Interest payments do not disappear into a furnace, they are transfer payments, from a current taxee to a past saver.

    It depends on who exactly the taxees are and who the savers are to analyze their effect on the economy.

    So much of Japan's national debt is just tax cuts being rolled into bond sales. This was a nice gift for the Japanese baby boomers (born ca 1948), in their peak-earning mid-40s 20 years ago when this new regime started.

    Only the high-tax nordic states have their act together it seems.

  • On 15 Dec 2014 in Central Banks' 2% Plan to Impoverish You, Bellingham Bill said:

    Half the country rents -- guess which half -- so "2% inflation" is a knee to the nuts for them, over the decades.

    shows rising housing rents are damn sight higher than 2% pa -- that's just the floor!

    as for the article, it's pretty stupid since nobody* has any savings in this country and as long as wage increases match price increases, we're in a pretty static condition.

    * 3/4:

  • On 15 Dec 2014 in Feels like the Time is coming to Unplug, Bellingham Bill said:

    Patrick says

    instead i poke around satellite views of the earth and look through wikipedia,

    I do this too, LOL. My favorite is exploring Germany's east front in Russia, and this past week I've been on a british history binge, from the post-Romans to the Plantagenets.

    Kingmaker the board game was patented in the 1970s which means its in the public domain now, LOL.

  • On 15 Dec 2014 in Feels like the Time is coming to Unplug, Bellingham Bill said:

    deepcgi says

    Not going off the grid. I'm a big fan of electricity and air conditioning and grocery stores

    The first 2 can still be enjoyed OTG.

    The latter is the tricky bit. I've been housesitting again in the Santa Cruz mountains this month and I gotta say this is a pretty good bug-out base.

    Capitola/Santa Cruz has a Costco, two Trader Joes, two Whole Foods. My friend is letting me use his EV again (he traded in the Leaf for a Rav4) so I can hit the stores and never have to worry about gas stations, too. Yesterday I drove over the hill to the Fry's in Campbell and still had 50 miles of range when I got back.

    One of the business ideas I have is a Trader Joes delivery service, just like this guy:

    to enable me to live anywhere I wanted (like Japan or Oregon) and still have the grocery angle covered.

    But I hear ya about news BS. I lived in Japan in the 1990s and the first 3 years were before the internet, I got Netscape the summer of 1995 so before that my exposure to US news was on the order of minutes per month, mainly through a Time magazine or an English-language newspaper.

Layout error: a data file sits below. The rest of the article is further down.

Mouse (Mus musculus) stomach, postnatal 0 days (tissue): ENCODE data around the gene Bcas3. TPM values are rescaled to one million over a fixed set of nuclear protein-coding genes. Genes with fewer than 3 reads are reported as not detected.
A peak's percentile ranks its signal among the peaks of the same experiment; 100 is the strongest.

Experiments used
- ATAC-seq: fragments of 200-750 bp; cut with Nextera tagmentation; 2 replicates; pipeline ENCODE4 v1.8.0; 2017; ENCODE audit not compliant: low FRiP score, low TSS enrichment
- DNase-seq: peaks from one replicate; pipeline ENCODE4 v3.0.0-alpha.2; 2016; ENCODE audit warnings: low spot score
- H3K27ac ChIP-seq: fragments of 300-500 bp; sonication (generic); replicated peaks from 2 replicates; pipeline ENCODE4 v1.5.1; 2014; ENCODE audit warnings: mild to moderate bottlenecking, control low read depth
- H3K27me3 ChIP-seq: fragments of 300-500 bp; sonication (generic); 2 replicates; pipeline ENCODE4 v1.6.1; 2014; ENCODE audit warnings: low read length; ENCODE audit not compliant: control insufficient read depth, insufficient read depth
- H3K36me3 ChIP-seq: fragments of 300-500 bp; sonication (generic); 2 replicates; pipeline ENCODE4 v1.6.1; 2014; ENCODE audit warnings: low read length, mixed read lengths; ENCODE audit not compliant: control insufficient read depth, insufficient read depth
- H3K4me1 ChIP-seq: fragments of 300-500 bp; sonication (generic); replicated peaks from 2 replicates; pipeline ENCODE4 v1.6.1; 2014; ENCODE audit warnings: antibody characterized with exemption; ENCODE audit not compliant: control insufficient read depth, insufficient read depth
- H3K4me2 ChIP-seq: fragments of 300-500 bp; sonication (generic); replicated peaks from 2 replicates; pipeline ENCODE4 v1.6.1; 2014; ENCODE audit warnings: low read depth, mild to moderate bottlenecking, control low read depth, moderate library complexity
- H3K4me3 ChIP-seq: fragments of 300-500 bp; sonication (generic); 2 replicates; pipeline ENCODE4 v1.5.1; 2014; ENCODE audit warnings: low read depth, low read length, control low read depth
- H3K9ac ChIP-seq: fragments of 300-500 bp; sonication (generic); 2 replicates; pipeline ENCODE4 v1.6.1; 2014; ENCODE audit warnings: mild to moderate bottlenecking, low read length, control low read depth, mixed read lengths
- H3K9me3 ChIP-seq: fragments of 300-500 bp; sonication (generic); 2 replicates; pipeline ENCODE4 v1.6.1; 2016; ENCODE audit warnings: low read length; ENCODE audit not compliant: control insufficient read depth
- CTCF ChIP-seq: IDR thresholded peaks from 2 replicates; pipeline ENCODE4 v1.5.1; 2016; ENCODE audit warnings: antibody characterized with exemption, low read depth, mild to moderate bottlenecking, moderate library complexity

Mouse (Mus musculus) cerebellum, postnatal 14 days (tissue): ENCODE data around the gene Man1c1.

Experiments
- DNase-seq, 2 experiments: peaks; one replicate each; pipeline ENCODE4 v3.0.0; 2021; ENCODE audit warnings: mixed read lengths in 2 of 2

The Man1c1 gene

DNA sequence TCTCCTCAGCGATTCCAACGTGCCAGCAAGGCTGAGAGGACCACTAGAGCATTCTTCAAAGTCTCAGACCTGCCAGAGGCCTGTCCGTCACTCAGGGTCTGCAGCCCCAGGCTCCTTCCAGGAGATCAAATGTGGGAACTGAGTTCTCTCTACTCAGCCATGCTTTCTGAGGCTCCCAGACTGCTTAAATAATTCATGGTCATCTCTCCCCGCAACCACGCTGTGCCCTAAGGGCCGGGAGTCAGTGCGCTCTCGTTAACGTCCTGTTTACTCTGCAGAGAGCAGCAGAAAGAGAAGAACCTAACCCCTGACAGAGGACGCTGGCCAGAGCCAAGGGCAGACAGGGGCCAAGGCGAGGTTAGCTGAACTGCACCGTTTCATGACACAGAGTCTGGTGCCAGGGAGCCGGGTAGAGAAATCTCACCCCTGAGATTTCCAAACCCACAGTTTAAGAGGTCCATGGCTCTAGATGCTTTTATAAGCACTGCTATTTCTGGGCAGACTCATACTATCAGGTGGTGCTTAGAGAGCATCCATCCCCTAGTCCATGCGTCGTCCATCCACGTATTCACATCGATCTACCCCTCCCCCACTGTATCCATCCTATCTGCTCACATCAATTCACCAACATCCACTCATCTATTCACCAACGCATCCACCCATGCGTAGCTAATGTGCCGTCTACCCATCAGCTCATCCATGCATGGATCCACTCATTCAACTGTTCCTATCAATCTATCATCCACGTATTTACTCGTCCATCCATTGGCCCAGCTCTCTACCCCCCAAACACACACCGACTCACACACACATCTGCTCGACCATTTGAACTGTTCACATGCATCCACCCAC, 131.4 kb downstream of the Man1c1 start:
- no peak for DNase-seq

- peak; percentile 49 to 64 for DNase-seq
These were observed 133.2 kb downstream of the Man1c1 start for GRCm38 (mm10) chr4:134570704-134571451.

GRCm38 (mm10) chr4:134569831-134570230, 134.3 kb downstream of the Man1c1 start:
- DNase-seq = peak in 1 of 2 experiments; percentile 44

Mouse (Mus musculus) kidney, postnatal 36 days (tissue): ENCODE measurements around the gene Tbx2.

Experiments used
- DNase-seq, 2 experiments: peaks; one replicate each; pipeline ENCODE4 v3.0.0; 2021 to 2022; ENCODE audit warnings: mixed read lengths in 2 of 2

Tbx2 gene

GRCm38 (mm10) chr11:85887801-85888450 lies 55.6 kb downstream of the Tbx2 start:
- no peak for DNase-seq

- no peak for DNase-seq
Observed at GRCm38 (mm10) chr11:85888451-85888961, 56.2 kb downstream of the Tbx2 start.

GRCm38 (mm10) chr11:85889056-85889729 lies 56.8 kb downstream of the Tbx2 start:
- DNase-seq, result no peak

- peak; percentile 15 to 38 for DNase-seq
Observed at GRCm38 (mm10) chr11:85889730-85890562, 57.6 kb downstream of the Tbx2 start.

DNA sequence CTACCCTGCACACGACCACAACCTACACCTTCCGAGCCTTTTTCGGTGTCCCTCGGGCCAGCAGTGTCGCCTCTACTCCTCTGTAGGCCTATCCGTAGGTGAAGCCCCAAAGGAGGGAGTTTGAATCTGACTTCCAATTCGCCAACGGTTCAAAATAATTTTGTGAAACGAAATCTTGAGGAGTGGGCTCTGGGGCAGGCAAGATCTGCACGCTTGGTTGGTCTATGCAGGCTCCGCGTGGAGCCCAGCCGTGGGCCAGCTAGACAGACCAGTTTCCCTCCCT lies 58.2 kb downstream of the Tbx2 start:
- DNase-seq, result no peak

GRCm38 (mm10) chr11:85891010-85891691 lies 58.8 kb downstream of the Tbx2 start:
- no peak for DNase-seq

One thing I resolved a year or two ago was to stop arguing with idiots. That helps a lot.

  • On 14 Dec 2014 in The rest of Krugman's story, Bellingham Bill said:

    "The debt is $18 trillion and counting and will likely never be repaid"

    Good! It's just owed mostly to rich people anyway. Pay them their 2-3% pa and call it a day.

  • On 14 Dec 2014 in The rest of Krugman's story, Bellingham Bill said:

    "How's Gold looking?"

    ^ real gold price, 2009 dollars

    still in bubble range

  • On 14 Dec 2014 in I'm liquidating all my stocks and going to cash, Bellingham Bill said:

    gsr says

    the second part dominates and gold becomes important.

    gold is never "important", unless you've caught the bug.

  • On 14 Dec 2014 in I'm liquidating all my stocks and going to cash, Bellingham Bill said:

    gsr says

    The high interest rate of 20% in 1980 pretty much killed inflation

    History is not quite that simple . . .

    To understand what killed inflation it is necessary to understand what was driving it.

    I don't have the entire picture formed in my head yet (if I ever will) but it's a fact that WAGES were growing by 10-15% during the late 70s:

    In a wage-price spiral wages and prices are going to rise until something somewhere else fails (since borrowers are rewarded by having their debt inflated away and savers are penalized the same, this creates impetus for spending and thus growth).

    The recessions of 1981-83 were no joke -- millions of people got wiped out until the growth process could resume in the mid-80s.

    Other factors pushing the economy into recession were the post-Vietnam DOD drawdown:

    (real per-capita defense expense)

    and the change to globalism (and the appearance of our persistent trade deficit)

    and the price shocks with oil thanks to Iran etc.

  • On 2 Dec 2014 in Huge Commodity Reversals; Is the Bottom In?, Bellingham Bill said:

  • On 2 Dec 2014 in WAPO economist didn't know Keynesians predicted weak recovery, Bellingham Bill said:

    Heraclitusstudent says

    That's the thing with Keynesians: they don't know why the demand was weak to start with and needed to be boosted with large amounts of debts. And they don't care. As long as they can paper over it with debt.

    neo-Keynesians perhaps, who just want to keep the party going like anybody else.

    But there's nothing particularly "unsustainable" about the current debt.